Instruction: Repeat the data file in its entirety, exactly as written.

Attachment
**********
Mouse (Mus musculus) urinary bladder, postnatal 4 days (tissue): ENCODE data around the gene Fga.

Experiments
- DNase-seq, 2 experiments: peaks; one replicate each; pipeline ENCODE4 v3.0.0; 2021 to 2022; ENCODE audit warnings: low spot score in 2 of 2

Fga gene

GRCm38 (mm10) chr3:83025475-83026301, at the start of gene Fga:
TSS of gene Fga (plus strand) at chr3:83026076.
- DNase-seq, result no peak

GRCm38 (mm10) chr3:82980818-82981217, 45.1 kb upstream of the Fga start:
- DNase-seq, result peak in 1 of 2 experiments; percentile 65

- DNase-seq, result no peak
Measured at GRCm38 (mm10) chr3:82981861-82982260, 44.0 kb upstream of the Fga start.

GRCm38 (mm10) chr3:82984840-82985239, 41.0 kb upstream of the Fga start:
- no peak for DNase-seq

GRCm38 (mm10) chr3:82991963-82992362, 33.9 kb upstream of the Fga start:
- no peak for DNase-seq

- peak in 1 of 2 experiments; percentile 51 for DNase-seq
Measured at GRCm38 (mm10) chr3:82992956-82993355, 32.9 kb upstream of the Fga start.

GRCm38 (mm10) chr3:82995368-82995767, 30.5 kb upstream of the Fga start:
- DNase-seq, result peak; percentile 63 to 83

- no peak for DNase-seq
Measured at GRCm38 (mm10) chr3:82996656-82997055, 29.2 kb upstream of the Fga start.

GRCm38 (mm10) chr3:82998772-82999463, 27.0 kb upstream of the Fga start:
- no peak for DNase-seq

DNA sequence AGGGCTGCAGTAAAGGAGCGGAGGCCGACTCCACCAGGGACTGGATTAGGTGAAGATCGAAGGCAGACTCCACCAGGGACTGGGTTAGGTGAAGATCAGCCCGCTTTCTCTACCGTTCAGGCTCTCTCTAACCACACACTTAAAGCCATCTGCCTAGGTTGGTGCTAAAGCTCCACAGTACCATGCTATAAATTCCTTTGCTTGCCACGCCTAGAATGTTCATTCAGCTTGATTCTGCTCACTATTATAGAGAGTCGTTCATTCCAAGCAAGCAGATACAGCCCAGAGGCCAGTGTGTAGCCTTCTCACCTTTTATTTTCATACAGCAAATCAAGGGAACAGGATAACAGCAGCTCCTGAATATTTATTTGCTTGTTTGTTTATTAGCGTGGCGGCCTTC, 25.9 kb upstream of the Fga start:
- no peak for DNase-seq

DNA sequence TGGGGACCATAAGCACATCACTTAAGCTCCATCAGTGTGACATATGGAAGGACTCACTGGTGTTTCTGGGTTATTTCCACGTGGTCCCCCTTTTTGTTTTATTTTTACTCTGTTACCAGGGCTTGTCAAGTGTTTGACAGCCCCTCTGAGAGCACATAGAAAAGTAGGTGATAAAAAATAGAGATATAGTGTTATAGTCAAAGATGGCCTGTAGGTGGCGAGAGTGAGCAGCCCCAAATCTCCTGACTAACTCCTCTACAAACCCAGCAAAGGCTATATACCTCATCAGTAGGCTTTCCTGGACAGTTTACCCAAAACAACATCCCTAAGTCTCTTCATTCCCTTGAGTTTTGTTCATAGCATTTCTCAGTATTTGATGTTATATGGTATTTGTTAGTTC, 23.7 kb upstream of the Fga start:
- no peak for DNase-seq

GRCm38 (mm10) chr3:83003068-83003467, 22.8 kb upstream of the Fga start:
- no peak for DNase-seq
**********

Mouse (Mus musculus) urinary bladder, postnatal 4 days (tissue): ENCODE data around the gene Fga.

Experiments
- DNase-seq, 2 experiments: peaks; one replicate each; pipeline ENCODE4 v3.0.0; 2021 to 2022; ENCODE audit warnings: low spot score in 2 of 2

Fga gene

GRCm38 (mm10) chr3:83025475-83026301, at the start of gene Fga:
TSS of gene Fga (plus strand) at chr3:83026076.
- DNase-seq, result no peak

GRCm38 (mm10) chr3:82980818-82981217, 45.1 kb upstream of the Fga start:
- DNase-seq, result peak in 1 of 2 experiments; percentile 65

- DNase-seq, result no peak
Measured at GRCm38 (mm10) chr3:82981861-82982260, 44.0 kb upstream of the Fga start.

GRCm38 (mm10) chr3:82984840-82985239, 41.0 kb upstream of the Fga start:
- no peak for DNase-seq

GRCm38 (mm10) chr3:82991963-82992362, 33.9 kb upstream of the Fga start:
- no peak for DNase-seq

- peak in 1 of 2 experiments; percentile 51 for DNase-seq
Measured at GRCm38 (mm10) chr3:82992956-82993355, 32.9 kb upstream of the Fga start.

GRCm38 (mm10) chr3:82995368-82995767, 30.5 kb upstream of the Fga start:
- DNase-seq, result peak; percentile 63 to 83

- no peak for DNase-seq
Measured at GRCm38 (mm10) chr3:82996656-82997055, 29.2 kb upstream of the Fga start.

GRCm38 (mm10) chr3:82998772-82999463, 27.0 kb upstream of the Fga start:
- no peak for DNase-seq

DNA sequence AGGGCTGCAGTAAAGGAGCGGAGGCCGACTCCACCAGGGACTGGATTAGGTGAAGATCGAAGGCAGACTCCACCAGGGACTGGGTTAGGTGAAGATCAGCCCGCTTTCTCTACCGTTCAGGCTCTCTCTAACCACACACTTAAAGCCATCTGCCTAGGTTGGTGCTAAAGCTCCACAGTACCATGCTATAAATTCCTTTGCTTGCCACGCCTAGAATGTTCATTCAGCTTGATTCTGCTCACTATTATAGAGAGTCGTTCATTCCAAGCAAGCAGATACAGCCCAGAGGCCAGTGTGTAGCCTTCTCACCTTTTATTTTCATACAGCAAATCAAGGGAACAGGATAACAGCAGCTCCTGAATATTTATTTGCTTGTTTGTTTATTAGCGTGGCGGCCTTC, 25.9 kb upstream of the Fga start:
- no peak for DNase-seq

DNA sequence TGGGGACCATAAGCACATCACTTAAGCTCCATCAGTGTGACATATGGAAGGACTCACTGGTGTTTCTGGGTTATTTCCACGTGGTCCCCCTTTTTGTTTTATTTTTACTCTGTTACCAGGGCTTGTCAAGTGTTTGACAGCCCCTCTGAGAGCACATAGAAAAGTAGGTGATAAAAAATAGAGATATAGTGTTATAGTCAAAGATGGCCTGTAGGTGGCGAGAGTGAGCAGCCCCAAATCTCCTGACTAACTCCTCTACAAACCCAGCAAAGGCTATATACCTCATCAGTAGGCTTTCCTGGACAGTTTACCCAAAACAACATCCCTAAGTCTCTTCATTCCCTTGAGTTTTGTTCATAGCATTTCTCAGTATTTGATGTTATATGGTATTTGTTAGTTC, 23.7 kb upstream of the Fga start:
- no peak for DNase-seq

GRCm38 (mm10) chr3:83003068-83003467, 22.8 kb upstream of the Fga start:
- no peak for DNase-seq